In 1967, United States Air Force Chief Master Sgt. Richard Etchberger was planning for his life after the military when he was called to be part of an undercover mission during the Vietnam War. He agreed to participate and was sent, along with twenty-four other Air Force technicians, to run a secret radar site atop a remote mountain in Laos.
Their operation, Project Heavy Green, was devised to improve bombing results and to attempt to convince North Vietnam to negotiate an end to the war. Mr. Etchberger and his men posed as civilian contract workers, and even though their presence was known by the enemy, their mission was successful in the beginning.
A short time into their operation, however, they were attacked by air. Chief Master Sgt. Etchberger and several men sought cover on a ledge under a rock overhang where they were then attacked by foot soldiers. The enemy had scaled a mountain face that was believed to be impossible to climb.
Mr. Etchberger single-handedly held off the enemy while continuing to direct ground strikes and call for air rescue. When the rescue helicopter arrived, Chief Etchberger risked his own life to place his three surviving men in rescue slings and have them airlifted to safety. He was the last one to leave the ledge. As he was being helped aboard, enemy ground fire passed through the floor of the helicopter fatally wounding Chief Etchberger.
Four decades later, Chief Etchberger’s heroic actions at Lima Site 85 would come to light, and he would posthumously be awarded the Medal of Honor. His sons, Steve Wilson, Rich Etchberger, and Cory Etchberger along with the remainder of Chief Etchberger’s family would receive the Medal of Honor on his behalf at the White House on September 21st, of 2010.
In June of 2017, Sycamore Middle School counselor, Molly Hudgens, met Chief Etchberger’s youngest son, Cory, while attending a seminar on the War on Terror at the Freedoms Foundation at Valley Forge in Pennsylvania. During the week to come, Hudgens, a Citizens Honor recipient of the Medal of Honor, would learn the story of Chief Etchberger’s sacrifice and form a friendship with Cory that would be further solidified when she and her husband, Jason, traveled to Montgomery, Alabama, in March of 2018 to support the Etchberger family at Maxwell Air Force Base on the 50th anniversary of the Lima Site 85 event. Six other educators from across the United States, all friends of Cory’s, also attended and were surprised, along with Mrs. Hudgens, to be gifted grants from the Etchberger Foundation for their respective schools.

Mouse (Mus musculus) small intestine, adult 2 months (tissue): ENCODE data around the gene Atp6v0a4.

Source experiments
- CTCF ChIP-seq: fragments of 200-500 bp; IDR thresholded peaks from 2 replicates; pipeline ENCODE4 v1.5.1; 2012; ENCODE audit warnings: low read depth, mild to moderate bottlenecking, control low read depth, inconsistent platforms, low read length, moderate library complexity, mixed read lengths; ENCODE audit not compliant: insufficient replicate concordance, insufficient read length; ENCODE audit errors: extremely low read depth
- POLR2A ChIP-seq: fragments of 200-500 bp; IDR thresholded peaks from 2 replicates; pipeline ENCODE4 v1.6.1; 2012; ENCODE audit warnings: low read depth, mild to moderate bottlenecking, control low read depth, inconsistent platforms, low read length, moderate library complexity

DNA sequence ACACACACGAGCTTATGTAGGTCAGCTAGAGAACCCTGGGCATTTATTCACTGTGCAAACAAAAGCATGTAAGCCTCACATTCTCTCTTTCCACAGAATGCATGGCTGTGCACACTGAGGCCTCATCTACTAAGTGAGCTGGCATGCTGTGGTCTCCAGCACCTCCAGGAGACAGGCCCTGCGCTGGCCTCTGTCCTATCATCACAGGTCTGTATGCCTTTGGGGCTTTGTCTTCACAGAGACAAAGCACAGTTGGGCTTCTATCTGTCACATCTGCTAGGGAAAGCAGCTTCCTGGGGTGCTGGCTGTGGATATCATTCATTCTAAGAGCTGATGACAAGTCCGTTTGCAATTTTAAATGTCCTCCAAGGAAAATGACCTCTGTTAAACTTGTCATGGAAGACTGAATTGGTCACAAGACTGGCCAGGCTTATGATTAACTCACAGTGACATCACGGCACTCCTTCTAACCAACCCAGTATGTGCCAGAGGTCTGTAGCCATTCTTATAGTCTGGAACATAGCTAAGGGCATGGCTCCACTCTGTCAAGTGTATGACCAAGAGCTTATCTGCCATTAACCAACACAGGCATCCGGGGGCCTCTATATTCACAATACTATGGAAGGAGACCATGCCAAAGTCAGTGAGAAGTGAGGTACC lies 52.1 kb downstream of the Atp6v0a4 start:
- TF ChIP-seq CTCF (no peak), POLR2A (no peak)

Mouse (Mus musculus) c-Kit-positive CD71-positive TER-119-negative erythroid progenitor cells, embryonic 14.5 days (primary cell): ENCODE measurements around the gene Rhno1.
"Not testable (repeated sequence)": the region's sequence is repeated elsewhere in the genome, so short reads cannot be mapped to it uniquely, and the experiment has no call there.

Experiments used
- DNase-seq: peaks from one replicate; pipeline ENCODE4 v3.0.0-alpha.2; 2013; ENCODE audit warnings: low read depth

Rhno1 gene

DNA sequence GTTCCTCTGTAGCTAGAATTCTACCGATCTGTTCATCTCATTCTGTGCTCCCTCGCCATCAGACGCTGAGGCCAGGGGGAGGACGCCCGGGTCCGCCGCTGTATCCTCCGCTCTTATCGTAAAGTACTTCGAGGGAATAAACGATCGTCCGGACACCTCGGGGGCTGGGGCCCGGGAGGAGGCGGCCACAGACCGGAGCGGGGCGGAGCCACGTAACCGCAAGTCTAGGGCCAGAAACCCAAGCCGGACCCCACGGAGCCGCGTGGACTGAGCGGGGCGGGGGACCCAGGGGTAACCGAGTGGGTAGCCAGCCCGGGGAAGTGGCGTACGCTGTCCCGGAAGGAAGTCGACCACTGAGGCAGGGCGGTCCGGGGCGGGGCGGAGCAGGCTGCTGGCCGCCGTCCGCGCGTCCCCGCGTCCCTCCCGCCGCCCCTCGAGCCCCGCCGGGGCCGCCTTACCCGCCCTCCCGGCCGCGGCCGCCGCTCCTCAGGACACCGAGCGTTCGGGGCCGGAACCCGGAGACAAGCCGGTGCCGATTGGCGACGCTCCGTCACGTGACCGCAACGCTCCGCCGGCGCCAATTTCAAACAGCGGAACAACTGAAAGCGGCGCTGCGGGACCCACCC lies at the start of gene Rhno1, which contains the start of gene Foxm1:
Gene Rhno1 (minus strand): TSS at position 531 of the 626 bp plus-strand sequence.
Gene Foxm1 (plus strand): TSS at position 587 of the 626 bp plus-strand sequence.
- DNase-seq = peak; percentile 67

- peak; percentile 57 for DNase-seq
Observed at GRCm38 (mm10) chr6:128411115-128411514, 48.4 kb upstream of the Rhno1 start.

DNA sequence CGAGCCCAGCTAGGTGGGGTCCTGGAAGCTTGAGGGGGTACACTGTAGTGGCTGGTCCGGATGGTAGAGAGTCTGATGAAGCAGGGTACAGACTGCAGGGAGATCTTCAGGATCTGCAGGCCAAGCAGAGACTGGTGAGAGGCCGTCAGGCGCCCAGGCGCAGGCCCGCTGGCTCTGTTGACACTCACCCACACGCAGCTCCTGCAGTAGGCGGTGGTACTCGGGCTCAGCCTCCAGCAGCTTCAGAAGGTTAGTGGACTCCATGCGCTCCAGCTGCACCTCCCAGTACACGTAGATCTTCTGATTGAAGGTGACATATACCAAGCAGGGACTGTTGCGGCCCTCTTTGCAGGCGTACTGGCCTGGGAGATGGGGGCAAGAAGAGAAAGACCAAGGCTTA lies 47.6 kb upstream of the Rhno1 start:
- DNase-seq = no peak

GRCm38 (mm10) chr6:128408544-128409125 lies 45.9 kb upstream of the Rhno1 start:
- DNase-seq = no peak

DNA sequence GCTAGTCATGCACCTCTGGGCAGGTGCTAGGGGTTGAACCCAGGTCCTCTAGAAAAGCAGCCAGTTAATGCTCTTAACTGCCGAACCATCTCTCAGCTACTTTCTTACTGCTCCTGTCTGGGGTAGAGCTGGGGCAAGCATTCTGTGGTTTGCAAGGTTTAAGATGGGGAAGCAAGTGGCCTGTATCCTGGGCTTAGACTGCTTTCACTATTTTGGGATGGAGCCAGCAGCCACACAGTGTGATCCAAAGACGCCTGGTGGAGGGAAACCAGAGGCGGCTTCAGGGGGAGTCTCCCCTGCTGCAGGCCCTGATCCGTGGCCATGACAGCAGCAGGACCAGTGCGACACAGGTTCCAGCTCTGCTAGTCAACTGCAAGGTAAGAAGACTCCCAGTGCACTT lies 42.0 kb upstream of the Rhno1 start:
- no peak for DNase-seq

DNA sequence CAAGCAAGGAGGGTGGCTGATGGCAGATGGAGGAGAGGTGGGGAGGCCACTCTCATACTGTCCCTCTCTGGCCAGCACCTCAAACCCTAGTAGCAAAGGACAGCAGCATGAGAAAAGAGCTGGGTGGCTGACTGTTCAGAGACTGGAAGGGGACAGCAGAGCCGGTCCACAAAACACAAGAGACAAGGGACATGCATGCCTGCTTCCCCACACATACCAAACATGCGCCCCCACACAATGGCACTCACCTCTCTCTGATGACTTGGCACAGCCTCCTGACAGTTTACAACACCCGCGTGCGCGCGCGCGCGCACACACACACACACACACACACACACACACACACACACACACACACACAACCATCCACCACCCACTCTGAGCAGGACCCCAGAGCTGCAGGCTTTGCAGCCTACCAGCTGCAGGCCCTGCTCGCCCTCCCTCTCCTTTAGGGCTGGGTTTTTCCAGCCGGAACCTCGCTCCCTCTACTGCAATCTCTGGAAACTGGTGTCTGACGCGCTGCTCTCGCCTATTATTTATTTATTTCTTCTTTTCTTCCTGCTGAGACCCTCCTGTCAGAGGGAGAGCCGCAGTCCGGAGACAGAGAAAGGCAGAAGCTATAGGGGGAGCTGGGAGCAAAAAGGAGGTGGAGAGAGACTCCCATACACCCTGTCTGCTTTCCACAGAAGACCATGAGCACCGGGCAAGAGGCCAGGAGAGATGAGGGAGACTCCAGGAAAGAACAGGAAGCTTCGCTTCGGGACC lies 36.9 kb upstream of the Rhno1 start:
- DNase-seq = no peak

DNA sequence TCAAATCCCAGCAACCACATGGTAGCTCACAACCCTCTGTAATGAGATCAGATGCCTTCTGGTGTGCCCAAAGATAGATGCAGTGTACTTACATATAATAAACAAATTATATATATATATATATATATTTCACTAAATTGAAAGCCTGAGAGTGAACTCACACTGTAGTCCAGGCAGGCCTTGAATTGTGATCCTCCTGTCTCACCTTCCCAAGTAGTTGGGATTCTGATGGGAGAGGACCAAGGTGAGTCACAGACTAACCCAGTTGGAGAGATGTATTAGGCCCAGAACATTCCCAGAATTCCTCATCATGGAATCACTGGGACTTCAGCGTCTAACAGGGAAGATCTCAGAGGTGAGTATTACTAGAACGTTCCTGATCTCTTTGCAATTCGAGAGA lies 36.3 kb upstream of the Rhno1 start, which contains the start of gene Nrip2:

The Etchberger Foundation seeks to honor those who have served our country, and they do so in the name of the father, brother, grandfather, and friend that gave his life for our country – Dick Etchberger. Sycamore Middle School was so fortunate to have been chosen as a recipient of a donation from the Etchberger family. In their Commons Area, a display of flags honoring the five branches of the United States military, as well as five American flags, have been placed to honor our Veterans and those who serve. Beneath these flags are painted the words “Honoring Those Who Serve” as well as a dedication plaque and pictures of Chief Master Sgt. Etchberger and his family.
On Veterans Day weekend a Netflix original series honoring the Medal of Honor recipients aired, and Chief Etchberger’s story is an episode highlighted in the first season.
Sycamore Middle School would like to thank the Etchberger Foundation for their gift to complete our Veterans Day Flag Project and for the sacrifice that Mr. Etchberger gave for our country.